subjects.
Research Design
In an effort to identify the components of a workplace that cultivate emotional
intelligence and legitimize those responses, a combination of qualitative and quantitative
research was conducted for this research. 17 Interview questions (Appendix ) were design
with a focus around past experiences, situations and events that increased ability in the
five domains of Emotional Intelligence (Goleman, 1995). Once the interviews were
complete, each of the nine participants completed a 133 multiple-choice assessment
called the EQi 2.0, which assessed their Emotional Intelligence level.
Research Sample and Setting
The population for this study consisted of 9 employees in varying levels of
leadership in retail management. Eight employees work in one location and one works in
another location. Both locations are in the Seattle area. Each participant volunteered his
or her time outside of company time.
Name

Position

Location

Work

Previous

Experience

Company

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Travis Krant
Donna Jordan

Store Leader
Sr. Store

Bellevue Square
Bellevue Square

15 Years
20 Years

Independent
Restoration Hardware

Dave Harmon

Manager
Sr. Store

Bellevue Square

25 Years

Best Buy GM

Maria

Manager
Sr. Store

Bellevue Square

24 Years

Nordstrom Buyer

Connelly
Rich Trifeletti

Manager
Sr. Store

University

16 Years

American Eagle

Lindsay Ward

Manager
Sr. Store

Village
Bellevue Square

15 Years

Gap

Sam Alvarez
Joshua Hansen
Jim Kaiser

Manager
Store Manager
Store Manger
Store Manager

Bellevue Square
Bellevue Square
Bellevue Square

10 Years
10 Years
30 Years

N/A
Gym Manager
Home Depot GM

At the beginning of the study, the researcher contacted each team member asking
if they would volunteer in a thesis related to Emotional Intelligence in the workplace.
Each participant was told that there would be two parts to their participation, 1) An
interview and 2) an assessment. Below is an outline of interview process;
-

Each participant was positioned that the interview would take between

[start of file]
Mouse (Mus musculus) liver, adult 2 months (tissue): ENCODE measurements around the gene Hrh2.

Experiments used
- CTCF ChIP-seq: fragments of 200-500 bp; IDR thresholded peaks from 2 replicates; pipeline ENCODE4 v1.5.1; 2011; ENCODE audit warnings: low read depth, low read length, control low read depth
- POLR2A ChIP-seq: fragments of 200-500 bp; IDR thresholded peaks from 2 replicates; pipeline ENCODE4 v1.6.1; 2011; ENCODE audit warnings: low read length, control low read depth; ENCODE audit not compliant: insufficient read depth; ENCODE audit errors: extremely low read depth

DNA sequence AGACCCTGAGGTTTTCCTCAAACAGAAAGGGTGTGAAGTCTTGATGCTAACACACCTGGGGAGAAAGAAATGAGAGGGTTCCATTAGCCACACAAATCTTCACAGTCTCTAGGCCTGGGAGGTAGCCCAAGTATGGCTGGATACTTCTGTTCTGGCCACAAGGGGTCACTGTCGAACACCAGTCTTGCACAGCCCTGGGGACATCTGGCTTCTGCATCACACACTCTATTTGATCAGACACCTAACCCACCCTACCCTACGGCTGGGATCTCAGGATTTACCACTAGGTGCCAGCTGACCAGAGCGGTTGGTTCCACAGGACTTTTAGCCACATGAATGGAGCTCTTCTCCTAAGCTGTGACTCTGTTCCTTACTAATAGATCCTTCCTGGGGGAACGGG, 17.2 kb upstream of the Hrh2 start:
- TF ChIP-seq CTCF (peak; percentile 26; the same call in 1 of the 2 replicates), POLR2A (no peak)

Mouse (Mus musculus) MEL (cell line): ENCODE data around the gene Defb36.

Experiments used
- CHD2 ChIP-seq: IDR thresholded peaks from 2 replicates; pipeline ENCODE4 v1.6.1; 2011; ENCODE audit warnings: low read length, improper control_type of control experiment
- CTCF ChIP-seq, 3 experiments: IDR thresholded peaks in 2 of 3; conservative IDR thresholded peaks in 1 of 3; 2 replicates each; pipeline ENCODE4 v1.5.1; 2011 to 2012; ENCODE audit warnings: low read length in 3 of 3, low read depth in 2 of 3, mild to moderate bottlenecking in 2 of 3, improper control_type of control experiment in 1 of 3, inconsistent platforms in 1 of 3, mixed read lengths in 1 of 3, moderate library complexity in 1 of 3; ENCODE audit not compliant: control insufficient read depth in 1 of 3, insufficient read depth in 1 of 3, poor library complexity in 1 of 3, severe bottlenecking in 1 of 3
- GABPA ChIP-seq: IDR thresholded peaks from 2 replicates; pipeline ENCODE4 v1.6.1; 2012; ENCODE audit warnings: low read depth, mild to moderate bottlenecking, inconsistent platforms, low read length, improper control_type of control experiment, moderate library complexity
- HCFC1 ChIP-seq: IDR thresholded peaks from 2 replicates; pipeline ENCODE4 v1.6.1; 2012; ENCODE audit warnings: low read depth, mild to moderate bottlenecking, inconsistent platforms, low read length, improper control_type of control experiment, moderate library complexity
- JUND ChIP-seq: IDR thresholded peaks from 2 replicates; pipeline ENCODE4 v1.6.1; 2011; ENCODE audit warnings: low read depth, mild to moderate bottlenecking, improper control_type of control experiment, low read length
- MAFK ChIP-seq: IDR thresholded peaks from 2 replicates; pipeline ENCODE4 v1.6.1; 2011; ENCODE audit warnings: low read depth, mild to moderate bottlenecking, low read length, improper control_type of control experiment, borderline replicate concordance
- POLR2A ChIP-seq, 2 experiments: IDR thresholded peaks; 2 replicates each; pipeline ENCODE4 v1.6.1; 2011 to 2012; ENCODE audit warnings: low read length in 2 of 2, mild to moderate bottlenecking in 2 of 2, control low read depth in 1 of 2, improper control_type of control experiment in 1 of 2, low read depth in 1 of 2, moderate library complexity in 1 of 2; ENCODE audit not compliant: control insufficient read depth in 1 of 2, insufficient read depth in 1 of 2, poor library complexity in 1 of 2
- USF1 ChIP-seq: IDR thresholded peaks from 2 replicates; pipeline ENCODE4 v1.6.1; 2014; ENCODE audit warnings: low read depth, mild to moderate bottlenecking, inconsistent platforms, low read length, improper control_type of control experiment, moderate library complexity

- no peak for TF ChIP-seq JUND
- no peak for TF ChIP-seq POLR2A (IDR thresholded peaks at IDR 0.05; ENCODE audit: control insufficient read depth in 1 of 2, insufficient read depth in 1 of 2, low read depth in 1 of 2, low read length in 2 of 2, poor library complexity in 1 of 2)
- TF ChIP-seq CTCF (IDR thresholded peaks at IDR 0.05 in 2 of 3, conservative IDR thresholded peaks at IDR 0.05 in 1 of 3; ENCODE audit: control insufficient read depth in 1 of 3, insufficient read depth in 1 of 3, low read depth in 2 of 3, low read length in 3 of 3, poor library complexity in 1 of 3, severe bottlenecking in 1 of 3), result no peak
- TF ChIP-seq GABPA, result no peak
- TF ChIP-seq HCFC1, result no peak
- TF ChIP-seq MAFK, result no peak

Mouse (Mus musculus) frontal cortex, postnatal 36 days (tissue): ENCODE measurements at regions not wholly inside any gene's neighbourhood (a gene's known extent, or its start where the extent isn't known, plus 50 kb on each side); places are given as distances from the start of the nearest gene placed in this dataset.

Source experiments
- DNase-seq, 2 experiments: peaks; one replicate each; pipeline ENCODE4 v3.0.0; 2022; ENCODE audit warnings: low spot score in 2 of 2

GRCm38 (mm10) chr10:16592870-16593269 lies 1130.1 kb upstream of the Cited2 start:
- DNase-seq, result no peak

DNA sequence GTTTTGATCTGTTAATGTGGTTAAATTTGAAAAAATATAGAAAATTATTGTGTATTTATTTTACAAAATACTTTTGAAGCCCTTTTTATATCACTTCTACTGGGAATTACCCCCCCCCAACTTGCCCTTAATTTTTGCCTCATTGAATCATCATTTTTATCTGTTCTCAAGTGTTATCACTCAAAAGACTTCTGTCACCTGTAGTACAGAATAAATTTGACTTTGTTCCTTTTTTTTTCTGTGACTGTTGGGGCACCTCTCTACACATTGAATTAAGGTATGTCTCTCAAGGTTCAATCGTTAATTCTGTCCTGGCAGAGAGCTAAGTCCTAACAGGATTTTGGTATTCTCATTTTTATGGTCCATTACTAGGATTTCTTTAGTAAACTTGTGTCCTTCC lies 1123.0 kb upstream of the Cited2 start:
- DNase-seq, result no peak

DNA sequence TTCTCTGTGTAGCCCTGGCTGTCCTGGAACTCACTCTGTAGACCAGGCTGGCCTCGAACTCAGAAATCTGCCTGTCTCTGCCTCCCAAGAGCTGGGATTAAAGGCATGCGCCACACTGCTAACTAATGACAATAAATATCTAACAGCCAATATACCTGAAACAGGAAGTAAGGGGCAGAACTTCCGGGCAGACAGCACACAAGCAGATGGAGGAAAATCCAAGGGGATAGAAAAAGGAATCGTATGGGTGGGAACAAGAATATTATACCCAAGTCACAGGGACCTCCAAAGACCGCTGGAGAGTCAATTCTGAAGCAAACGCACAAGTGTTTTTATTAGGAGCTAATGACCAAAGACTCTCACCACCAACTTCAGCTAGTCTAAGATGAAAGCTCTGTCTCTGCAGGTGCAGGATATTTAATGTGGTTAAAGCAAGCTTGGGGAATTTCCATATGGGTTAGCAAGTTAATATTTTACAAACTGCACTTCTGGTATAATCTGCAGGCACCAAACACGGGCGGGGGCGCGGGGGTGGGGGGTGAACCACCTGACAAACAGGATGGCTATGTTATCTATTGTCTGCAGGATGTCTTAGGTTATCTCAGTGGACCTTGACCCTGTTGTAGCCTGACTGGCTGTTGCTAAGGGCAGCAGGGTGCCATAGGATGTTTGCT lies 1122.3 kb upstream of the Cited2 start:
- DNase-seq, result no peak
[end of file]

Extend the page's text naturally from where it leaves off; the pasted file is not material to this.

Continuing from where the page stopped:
-

30 – 60 minutes.
Each participant was given a brief description of why the researcher was

-

conducting his thesis
Each participant was asked, “What do you currently know about

-

Emotional Intelligence?”
A 5-minute video narrated by Daniel Goleman was shown to build

-

consistent context and a definition of Emotional Intelligence. (Appendix)
At the completion of the video, the researcher told the participants to

-

answer all of the questions through a professional context.
Each participant was informed that his or her interview was going to be
recorded using the Transcribe app on an iPhone for the purpose of being
transcribed.

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Below is a copy of the interview questions used with each participant:
Pre- Questions:
How do you define self-awareness?
What does it mean to know your emotions?
What is the importance of self-awareness?
1. What events or situations in your professional experience have positively affected
your self-awareness?
Pre- Questions:
How do you define managing your emotions?
What is the importance of managing your emotions?
2. What situations in your professional experience have positively affected your ability
to manage your emotions?
Pre- Questions:
What does it mean to motivate yourself?
What is the importance of motivating yourself?
3. What situations in your professional experience have positively affected your ability
to motivate yourself?
Pre- Questions:
What does it mean to relate well to others?
What is the importance of relating well to others?
4. What situations in your professional experience have positively affected your ability
to recognize and understand other people’s emotions?
Pre- Questions:
What does it mean to manage your relationships with others?
What is the importance of managing relationships?
5. What situations in your professional experience have positively affected your ability
to manage relationships?
If you had a magic paint brush to design a work place designed to create increase
emotional intelligence, what are the components?

At the conclusion of each interview, each participant was informed that they
would complete an Emotional Intelligence assessment in the coming weeks.
Assessment

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Emotional intelligence drives satisfaction, health, and effectiveness at work and at